Ankit these hard emotions he needs to search for

Ankit Bhardwaj

Sarah Burns

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Character Analysis of Sarty in “Barn Burning” by William

Sartoris Snopes (Sarty) is the hero of the story “Barn Burning,” by William
Faulkner. He is a ten-year-old boy who can take his own decision. In the
starting of the story, he seems to be scared and hungry. Sarty is constantly
disturbed by fear, grief, and despair, and he know that to get free from these
hard emotions he needs to search for peace. Abner, his father forces him to
burn barn and do not want him to tell the truth afterward. As Sarty is first
introduced in the story it seems as if it was not the first time when Abner is
called to the court, though we do not know whether Sarty has witnessed or not. By
spending most of his time in the listening to the court proceeding he feels that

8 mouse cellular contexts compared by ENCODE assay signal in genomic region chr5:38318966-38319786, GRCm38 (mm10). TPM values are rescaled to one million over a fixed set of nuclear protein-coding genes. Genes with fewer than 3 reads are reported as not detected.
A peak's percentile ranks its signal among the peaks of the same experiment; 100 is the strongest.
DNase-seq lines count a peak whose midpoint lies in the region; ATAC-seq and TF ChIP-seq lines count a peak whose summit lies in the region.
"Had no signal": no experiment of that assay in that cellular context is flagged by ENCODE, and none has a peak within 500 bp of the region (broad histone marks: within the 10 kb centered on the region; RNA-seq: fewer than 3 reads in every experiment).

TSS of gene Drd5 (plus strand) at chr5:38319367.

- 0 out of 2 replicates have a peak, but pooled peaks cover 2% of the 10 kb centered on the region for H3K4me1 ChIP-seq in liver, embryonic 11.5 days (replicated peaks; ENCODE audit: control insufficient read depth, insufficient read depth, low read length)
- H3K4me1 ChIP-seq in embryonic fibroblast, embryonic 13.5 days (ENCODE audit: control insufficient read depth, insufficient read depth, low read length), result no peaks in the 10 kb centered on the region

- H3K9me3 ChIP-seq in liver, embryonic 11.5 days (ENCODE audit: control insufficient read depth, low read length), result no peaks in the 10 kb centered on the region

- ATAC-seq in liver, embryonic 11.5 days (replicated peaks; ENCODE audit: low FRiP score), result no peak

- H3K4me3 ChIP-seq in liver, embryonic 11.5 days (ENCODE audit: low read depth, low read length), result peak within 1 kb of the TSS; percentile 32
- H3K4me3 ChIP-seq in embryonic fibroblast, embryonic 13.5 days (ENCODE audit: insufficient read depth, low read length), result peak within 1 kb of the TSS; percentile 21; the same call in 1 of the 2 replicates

he should speak truth and help in people getting justice. He realizes that
Burning Barn of other people is not good he is destroying someone’s hard work and
money which they have gather for their family welfare. He does not want to lie in
the court room that he was not the part of his father’s plan of burning barns. He
knows that he is also guilt because he helped his father burning barn. Sarty
seems to have a strong sense of duty to his community. In the scene where Abner
tells Lennie to hold Sarty. He threatens his mother to let him go otherwise he
would hit her, although he knows that hitting his mother is wrong, he thinks
that burning de Spain barn is worse. He knows that his father is brave, and
everyone should remember him but not by the name “Barn Burner”. He neither
wants to betray his father nor break his mother’s hurt, but he also knows that
he can make his own decision. Being only ten-year-old he has developed a mind
an adult.



Faulkner, William. “Barn Burning.” Literature An Introduction to Reading and Writing
Compact Edition, edited by Edgar V. Roberts and Robert Zweig, 6th
ed., Pearson, 2015, pp. 462-472.




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